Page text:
Indonesia's leadership on LEDS
Case StudyCoordinating institutions for LEDS and NAMA development
Building on its 2009 pledge to reduce national GHG emissions (by 26% in 2020) and a subsequent climate change action plan published in 2011, Indonesia has made substantial progress in strengthening its capacity and institutional framework for delivering effective climate change mitigation. A key part of this institutional architecture is the Climate Change National Coordination Team (CCNCT) which is a body established under the State Ministry of National Development Planning (BAPPENAS).
The CCNT has joint responsibility for developing and detailing national and provincial level GHG mitigation action plans (effectively the Indonesia LEDS) and supporting the development and coordination of NAMAs. This joint role, implemented by a national planning ministry, is demonstrating important synergies and benefits including the integration of the LEDS within broader national development planning processes and the integration of NAMAs as the key mechanism for achieving the countries’ mitigation pledges and implementing its LEDS.
The CCNT is also strengthening coordination between and within line ministries on NAMA development to ensure priorities and national criteria are respected and is enabling more coherent communication of Indonesia’s NAMA development as a whole.
Case StudyThe impact of Indonesia’s public climate finance system
Indonesia is pushing forward to sustain economic growth while reducing greenhouse emissions. The country aims for a 26% reduction in business-as-usual levels by 2020, or 41% with international support. To reduce greenhouse gas emissions, Indonesia recognizes the critical role of finance. Public and private financing, from both foreign and domestic entities will be needed to invest in emission reducing strategies and technologies. To better understand the flow of financing the Indonesian Ministry of Finance’s Fiscal Policy Agency and the Climate Policy Initiative implemented a comprehensive study of Indonesia’s financial market to establish a baseline upon which to improve the investment markets. The focus of the analysis is to understand which actors are investing, through what instruments, into what technologies, and for what reasons, in order to provide a baseline against which to measure progress and plan for scaling up.
In order to achieve Indonesia’s plans to reduce green house gasses by 26%, both indirect and direct investment approaches are being used to establish the appropriate mechanisms to insure stable and continued investment. The bulk of current investment (~75%) support “indirect” activities, meaning it is used to establish oversight mechanisms, research and development, reporting and verification systems that lead to strong foundation for future scale-up projects. Thus, enabling funding of “direct” mitigation projects. This investment methodology makes sense from the government’s policy development perspective. Currently, investment vehicles include loans, grants, budget expenditures, equity participation, and revolving funds. Investment distribution keys on the most emission intense sectors, which are forestry (41%), energy (19%), agriculture and livestock management (10%), transport (9%), and waste and waste-water (7%).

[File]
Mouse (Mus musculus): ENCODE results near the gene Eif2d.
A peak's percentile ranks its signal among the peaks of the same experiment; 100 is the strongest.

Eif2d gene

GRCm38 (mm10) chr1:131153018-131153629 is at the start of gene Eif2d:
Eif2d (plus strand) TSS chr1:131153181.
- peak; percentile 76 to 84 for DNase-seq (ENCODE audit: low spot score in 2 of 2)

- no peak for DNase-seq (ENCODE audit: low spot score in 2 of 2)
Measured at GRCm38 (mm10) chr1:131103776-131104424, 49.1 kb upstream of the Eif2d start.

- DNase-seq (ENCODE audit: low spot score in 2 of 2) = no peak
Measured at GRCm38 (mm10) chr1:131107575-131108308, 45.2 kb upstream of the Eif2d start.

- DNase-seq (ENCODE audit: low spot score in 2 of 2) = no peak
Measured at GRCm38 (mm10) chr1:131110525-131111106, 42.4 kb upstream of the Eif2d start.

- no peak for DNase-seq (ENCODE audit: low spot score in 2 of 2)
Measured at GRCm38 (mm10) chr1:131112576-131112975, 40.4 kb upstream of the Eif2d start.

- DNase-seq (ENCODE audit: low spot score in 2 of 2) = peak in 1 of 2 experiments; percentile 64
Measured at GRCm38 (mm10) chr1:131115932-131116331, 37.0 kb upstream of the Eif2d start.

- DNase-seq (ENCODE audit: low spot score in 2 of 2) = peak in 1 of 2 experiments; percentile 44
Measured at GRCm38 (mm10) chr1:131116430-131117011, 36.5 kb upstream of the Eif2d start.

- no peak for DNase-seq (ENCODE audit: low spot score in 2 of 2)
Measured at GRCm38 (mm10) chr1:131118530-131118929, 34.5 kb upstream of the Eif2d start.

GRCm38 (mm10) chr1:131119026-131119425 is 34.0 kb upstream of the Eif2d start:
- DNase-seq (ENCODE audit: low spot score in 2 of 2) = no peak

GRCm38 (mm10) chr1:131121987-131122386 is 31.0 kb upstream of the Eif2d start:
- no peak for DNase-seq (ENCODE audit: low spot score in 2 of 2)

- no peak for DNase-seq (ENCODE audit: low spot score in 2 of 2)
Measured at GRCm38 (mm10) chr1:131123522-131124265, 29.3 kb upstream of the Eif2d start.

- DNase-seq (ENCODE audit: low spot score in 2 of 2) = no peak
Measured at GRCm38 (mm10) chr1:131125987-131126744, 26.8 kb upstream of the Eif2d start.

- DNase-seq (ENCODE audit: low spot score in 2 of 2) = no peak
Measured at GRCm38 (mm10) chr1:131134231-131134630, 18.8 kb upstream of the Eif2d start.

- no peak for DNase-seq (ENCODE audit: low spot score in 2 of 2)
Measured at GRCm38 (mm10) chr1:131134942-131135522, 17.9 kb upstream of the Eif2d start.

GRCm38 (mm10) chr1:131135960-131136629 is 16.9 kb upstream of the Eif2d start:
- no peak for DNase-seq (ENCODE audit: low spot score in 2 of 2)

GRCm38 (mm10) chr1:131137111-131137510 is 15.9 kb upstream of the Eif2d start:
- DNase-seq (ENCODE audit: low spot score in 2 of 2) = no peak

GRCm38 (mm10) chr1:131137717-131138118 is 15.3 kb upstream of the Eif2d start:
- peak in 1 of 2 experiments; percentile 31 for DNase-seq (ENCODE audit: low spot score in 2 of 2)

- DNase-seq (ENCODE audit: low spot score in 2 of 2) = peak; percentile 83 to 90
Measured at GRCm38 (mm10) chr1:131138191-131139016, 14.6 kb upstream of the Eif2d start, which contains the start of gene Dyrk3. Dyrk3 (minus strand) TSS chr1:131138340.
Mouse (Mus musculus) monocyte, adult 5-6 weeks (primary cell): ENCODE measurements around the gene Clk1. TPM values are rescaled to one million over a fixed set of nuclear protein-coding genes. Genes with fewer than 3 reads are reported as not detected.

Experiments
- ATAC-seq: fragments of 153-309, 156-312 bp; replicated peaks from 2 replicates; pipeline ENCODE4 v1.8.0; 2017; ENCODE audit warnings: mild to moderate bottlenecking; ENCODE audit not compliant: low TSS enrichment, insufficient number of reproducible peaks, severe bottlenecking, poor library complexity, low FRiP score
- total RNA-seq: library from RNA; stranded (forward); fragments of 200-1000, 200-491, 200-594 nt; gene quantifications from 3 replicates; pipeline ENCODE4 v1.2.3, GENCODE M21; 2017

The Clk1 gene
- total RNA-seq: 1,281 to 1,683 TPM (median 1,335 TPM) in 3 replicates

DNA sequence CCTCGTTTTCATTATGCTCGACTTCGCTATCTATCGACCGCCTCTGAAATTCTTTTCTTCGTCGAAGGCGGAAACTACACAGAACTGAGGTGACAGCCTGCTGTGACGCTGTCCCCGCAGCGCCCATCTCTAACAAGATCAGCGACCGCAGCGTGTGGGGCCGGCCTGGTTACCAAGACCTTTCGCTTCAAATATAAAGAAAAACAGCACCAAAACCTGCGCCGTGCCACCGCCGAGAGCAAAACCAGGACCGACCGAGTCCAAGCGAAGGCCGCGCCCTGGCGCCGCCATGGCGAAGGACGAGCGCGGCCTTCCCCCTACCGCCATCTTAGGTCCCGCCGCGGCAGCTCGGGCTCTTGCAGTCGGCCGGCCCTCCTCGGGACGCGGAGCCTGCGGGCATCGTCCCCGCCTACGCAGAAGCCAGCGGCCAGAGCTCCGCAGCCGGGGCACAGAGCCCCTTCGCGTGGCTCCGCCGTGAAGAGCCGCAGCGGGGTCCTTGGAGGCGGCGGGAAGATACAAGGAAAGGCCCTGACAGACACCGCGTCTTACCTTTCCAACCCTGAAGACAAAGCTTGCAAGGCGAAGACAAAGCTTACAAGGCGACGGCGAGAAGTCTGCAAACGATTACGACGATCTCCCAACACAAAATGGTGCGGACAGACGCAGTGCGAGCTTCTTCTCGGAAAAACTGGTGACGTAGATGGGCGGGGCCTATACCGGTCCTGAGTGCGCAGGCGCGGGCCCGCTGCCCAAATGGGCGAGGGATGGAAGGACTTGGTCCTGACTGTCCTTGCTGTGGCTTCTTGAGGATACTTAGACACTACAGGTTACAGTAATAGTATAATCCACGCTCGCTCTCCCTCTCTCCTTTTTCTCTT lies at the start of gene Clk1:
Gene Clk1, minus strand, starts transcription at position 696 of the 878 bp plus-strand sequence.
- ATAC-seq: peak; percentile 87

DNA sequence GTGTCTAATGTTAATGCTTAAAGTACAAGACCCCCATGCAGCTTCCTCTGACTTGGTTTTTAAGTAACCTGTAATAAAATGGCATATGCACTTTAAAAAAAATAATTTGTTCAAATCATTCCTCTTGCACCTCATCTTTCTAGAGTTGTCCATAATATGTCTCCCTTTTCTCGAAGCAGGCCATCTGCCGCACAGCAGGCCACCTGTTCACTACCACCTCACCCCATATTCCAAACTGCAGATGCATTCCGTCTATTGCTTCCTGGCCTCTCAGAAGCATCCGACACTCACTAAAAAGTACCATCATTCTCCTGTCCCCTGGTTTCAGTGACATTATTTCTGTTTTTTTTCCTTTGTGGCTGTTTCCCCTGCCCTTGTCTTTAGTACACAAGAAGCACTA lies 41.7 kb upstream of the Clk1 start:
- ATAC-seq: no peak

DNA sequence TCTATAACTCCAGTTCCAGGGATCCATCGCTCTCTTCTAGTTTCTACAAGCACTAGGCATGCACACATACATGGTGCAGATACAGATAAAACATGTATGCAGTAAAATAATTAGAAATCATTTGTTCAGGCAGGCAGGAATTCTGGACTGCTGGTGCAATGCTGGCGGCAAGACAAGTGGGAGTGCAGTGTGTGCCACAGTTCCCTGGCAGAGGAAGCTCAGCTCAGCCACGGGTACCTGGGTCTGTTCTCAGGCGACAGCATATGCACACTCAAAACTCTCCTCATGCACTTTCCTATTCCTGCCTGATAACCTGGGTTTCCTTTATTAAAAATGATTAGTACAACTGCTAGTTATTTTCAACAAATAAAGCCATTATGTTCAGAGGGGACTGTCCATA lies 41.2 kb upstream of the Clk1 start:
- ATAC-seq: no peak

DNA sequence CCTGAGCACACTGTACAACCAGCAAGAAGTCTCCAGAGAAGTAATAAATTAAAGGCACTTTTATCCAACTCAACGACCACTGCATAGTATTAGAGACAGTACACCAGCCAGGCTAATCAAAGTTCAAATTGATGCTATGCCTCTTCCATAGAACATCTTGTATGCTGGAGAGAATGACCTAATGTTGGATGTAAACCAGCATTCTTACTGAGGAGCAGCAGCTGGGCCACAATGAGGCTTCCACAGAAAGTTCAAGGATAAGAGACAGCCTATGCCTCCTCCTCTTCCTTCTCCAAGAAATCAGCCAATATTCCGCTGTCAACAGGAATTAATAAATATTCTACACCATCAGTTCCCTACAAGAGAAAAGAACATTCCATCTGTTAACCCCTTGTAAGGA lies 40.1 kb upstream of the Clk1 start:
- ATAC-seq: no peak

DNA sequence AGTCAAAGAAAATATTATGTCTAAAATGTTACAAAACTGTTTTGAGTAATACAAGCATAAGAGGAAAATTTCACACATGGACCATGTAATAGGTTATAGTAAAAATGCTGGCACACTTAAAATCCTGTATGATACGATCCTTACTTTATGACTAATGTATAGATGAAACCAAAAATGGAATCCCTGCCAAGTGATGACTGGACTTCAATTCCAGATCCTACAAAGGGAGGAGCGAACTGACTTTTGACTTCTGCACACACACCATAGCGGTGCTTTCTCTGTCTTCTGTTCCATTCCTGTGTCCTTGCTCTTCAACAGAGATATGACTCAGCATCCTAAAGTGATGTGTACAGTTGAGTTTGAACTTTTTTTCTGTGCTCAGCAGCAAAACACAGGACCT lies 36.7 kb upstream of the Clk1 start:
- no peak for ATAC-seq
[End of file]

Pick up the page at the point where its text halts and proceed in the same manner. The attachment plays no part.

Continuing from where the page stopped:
This case study serves as a baseline investment-market analysis that aims to understand the trends in Indonesian climate investment. Providing a baseline understanding of the amount of money being invested (directly or indirectly) into different sectors allowed the Indonesian government and private investors to assess progress and scale up activity. Focusing on “indirect” investments early on is helpful to reveal barriers, such as the need for a system connecting and tracking national investment with local expenditures.The analysis supported the Government of Indonesia in the following good practice areas:
- Developing a baseline market analysis study
- Understanding investment patterns
- Aligning finance with national priorities
Case StudyIndonesia calculates GDP of the poor in fight against climate change
Indonesia took a key step towards its ambitious goal of transitioning towards a green economy. The country tested a new model that shows policymakers how their development decisions can help or hinder the green transition. The Indonesia Green Economy Model (I-GEM) also shows how development interventions can affect the incomes of poor people who are largely reliant on natural resources for their livelihoods - revealing often unseen capital of the poor for the first time.
A key step towards making this transition was taken when the country began testing the new I-GEM. This model allows policymakers to measure the impact of development proposals. It can be used to see how interventions made under 'business-as-usual' scenarios compare with green economy actions. Specifically, policymakers can see the impacts in a particular province on poor people's incomes; the depletion or degradation of natural resources; and the availability of decent green jobs.
Green GDP is an alternative measure of GDP that takes into account the loss of natural capital. Along with the Decent Green Jobs indicator (developed by the International Labour Organization), Green GDP has been widely used around the world. But, I-GEM also incorporates a new 'GDP of the Poor' indicator that reveals, for the first time, the impact of certain policy interventions on poor people's incomes, whose living often depends on nearby ecosystem services.
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